Every year since the opening of the hospital in 1956, the Mellon’s hosted a luncheon for employees the Friday before Christmas. In the early years, when we had fewer employees, the event was held in the hospital cafeteria. Over the years, the event has moved down to the Mellon House, with tables set around the large Strangler Fig tree.
Since the first year, Mme. Mellon made or designed personal gifts for each employee – shoulder bags from traditional denim cloth, wooden boxes, painted birds, items from the ceramics shop, and more. They were always a surprise, and much anticipated. As the number of employees grew, we turned to commercial items – flashlights, bucket hats, waterproof bags, usually labeled with “Hopital Albert Schweitzer”. Several weeks ago, I was with a group of nurses from the operating room at a funeral, and as we drove home, I was subjected to a set of creative questions which might have provided a clue about this year’s gift, but I was able to dodge the questions successfully. They were very pleased to discover that this year could choose from a display of quick-dry towels in a delightful rainbow of vibrant colors.
A ritual has emerged for the day; employees arrive in groups, register at a desk at the front door, and then come down the hall to the living room, where they are greeted by a member of the family and administrators, provided with words of thanks and holiday wishes, and then receive the present. Then they go around to the porch, where hospital managers serve them a meal and a drink, and then proceed to the tables. A special party mix of Christmas songs was culled from Haitian, American, and Swiss seasonal CDs, and set a festive tone which bespoke the multinational character of our personnel.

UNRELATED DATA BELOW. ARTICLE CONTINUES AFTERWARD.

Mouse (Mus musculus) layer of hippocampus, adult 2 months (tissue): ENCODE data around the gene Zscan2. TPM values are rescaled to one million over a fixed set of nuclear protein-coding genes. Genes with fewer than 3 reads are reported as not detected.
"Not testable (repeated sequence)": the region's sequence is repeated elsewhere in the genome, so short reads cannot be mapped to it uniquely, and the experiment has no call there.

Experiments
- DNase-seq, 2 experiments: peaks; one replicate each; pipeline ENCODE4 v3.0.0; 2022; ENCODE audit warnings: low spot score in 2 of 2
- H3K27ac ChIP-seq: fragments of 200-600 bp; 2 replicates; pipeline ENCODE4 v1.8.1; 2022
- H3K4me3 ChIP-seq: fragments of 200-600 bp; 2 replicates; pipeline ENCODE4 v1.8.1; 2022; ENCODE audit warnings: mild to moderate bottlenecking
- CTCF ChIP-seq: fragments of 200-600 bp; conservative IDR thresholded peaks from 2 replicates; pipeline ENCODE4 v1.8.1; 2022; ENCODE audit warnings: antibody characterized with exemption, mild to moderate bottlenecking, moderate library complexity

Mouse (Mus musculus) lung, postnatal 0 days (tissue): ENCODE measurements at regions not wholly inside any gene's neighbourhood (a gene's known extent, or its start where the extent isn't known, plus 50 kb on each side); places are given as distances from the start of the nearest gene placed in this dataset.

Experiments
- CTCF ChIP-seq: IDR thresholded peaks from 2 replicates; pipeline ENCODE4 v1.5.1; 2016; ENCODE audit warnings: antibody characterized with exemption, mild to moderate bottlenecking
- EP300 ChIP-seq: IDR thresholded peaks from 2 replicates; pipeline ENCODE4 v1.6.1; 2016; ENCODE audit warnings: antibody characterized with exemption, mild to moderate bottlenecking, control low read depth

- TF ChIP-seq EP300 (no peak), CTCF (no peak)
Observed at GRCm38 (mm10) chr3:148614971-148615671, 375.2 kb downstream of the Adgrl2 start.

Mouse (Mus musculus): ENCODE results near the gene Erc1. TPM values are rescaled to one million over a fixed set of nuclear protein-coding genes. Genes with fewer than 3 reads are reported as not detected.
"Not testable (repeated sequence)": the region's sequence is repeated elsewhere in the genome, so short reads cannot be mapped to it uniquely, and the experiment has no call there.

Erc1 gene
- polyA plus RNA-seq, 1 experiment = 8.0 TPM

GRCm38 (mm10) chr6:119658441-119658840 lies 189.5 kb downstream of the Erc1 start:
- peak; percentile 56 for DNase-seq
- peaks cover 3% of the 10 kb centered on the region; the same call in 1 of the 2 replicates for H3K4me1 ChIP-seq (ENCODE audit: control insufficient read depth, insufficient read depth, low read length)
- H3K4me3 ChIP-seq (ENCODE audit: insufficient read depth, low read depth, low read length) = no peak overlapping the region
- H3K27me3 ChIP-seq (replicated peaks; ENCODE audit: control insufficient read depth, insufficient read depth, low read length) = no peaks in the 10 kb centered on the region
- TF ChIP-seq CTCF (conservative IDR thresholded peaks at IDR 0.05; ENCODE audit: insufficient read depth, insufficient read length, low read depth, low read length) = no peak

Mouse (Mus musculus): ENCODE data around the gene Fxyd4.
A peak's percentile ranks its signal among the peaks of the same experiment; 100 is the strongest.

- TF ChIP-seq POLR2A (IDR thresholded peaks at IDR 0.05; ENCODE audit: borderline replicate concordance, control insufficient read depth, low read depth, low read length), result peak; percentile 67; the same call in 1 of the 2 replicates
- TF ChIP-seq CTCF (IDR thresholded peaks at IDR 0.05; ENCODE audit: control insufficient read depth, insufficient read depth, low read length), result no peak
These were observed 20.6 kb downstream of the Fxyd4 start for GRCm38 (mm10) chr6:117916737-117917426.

We are all aware that at this year’s event, we were observing the end of two very difficult years for HAS and Haiti, starting with the earthquake in January 2010, and through the emergence of cholera, with two separate epidemic peaks. The spirit at the party was upbeat; we have a large staff, and many of them do not know each other well, as community field workers mingled with hospital employees. Soon, however, they were laughing and sharing stories, lingering long in the day.
We know that the party provided only a brief respite from our challenges, but it was welcome indeed; a chance to bond together, to reflect on our collective work, and to celebrate a message of hope and emergence. We wish all of you the same opportunity as you gather with friends and family this season.